It’s more realistic when it comes to the war, and most of the book is war, and that’s where he lifts to the sublime. He goes for broke on the writing. But if ever there’s a time to overwrite... other reviewers say that. How else to paint for us mad hell on earth, as is his intention, other than by his wild similes? Like this, like that – as he stretches for a phantasmagorical similar. Besides, if he didn’t, he’d only have his human pudding to talk about, and that would wear. I took the graphic depiction in my stride, never grossed out, did not suspect him of exploitation – and I can’t tell you why, when I not infrequently complain about cheap violence in histfic. Don’t know you can possibly get more violent than this one, but it’s done right – for me. As we went along I began to often think of WWI, I was transported back to my ‘WWI Lit’ class, perhaps the atmosphere or the intention was like that protest literature. On the other hand he doesn’t scrimp on the allures of war, the gallantry, the glory, the strange exhilarations: at an earlier stage I admired the book for that, for not being a 21st century anti-war tract. This novel, yes, has a stab at tackling religious war, I came to feel, as we saw sides and further sides to the subject. I liked La Valette, the head Knight of St John, even though he’s a crazed old loon: the knights of the Baptist were magnificent, the Turks were magnificent, I knew I’d fight for either cause, and Tannhauser, who tries not to be swept away, watches the glamour, of war, heroism, religion: both the glamours and the horrors absolutely presented in this book.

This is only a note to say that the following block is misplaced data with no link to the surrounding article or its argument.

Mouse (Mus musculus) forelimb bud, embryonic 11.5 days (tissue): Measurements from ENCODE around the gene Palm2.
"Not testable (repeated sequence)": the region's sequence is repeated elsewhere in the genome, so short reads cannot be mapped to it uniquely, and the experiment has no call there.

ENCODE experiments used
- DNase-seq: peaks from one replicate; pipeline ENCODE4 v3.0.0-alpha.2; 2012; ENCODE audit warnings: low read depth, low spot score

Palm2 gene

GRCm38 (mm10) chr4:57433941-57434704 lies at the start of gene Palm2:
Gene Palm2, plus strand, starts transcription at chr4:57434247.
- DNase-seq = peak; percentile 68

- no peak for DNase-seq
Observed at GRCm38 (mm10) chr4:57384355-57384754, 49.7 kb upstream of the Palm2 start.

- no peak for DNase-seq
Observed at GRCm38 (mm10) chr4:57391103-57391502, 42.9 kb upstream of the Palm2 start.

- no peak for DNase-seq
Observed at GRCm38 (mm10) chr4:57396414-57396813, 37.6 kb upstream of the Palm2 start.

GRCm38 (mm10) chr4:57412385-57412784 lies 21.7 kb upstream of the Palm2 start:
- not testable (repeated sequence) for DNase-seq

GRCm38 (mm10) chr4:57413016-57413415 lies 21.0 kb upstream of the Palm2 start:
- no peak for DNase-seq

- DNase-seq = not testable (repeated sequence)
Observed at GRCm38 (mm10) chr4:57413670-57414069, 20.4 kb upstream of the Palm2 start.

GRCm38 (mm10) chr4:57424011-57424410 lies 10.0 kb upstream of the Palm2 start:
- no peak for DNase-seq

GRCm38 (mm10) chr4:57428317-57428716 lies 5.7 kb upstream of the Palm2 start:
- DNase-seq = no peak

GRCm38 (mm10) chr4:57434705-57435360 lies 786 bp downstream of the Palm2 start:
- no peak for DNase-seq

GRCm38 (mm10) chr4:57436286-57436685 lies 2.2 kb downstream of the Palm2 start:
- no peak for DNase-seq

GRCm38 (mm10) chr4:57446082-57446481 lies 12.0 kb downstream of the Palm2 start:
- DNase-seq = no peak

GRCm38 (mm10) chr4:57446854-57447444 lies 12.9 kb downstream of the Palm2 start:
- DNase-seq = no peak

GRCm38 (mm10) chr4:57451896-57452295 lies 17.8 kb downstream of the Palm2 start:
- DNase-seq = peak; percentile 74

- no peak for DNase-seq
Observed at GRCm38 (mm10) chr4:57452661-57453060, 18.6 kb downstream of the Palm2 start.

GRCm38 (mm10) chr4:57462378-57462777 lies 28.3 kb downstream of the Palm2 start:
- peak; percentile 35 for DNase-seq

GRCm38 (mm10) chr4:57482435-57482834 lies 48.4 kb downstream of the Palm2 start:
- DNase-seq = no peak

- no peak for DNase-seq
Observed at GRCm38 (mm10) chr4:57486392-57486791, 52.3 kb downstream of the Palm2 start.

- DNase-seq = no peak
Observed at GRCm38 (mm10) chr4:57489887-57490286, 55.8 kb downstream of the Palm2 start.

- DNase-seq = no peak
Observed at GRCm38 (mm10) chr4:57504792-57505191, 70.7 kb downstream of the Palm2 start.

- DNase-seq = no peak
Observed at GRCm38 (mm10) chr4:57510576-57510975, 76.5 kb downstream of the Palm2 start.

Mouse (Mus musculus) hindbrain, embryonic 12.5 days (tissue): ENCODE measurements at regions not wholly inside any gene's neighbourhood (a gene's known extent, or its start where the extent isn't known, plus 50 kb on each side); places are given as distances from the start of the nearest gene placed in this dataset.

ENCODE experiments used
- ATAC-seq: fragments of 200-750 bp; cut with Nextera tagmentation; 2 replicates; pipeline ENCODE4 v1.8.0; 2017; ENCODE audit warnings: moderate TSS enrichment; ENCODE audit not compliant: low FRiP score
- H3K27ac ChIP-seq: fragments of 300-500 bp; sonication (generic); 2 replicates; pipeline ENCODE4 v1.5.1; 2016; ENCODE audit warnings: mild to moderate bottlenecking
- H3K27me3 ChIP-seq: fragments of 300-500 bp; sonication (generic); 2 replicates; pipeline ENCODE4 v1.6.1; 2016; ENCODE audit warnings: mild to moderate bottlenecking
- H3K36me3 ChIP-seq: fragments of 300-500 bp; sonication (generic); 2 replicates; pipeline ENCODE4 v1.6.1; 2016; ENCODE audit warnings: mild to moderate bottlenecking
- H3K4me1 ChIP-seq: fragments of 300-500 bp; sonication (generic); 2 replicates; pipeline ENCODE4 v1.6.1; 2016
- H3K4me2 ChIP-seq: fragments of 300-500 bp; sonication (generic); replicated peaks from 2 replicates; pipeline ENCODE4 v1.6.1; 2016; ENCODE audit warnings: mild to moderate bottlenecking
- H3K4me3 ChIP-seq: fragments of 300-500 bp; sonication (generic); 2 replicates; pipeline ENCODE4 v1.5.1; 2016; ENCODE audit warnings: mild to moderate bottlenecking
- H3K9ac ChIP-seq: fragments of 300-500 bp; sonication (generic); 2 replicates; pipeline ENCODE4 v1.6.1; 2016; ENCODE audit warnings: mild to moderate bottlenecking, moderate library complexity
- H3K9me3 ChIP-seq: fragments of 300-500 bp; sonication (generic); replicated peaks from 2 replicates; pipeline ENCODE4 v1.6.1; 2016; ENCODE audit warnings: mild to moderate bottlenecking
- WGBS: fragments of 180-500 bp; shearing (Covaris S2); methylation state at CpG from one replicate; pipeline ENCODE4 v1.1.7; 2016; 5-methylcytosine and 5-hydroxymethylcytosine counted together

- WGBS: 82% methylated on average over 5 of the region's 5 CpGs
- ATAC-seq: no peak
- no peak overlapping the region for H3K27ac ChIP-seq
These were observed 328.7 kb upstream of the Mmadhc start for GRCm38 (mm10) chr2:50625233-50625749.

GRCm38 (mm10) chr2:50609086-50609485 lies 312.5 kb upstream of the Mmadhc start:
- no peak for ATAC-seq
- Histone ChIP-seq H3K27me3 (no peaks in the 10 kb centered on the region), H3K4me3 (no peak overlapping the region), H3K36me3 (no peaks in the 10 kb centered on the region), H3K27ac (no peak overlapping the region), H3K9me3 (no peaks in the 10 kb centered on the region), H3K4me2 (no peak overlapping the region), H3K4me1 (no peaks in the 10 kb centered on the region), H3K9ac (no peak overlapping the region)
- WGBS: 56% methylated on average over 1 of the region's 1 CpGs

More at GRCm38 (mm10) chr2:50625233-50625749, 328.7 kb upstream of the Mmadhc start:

Then there are the bad bits. Badder than I can politely say is the romance. Think of the worst of romances. With the indulgent fantasy of a guy. And hopelessly, hopelessly sexist. That’s a pity, because when Carla is away from Mattias she has a story of her own, in the hospital – these are the Hospitallers, sworn to ‘serve the poor’, who call the sick ‘our lords’ – a story that moved me deeply. The other woman, Amparo, seemed unusual at first – until she hooked up with Mattias, then she sank without a trace for the rest of the book.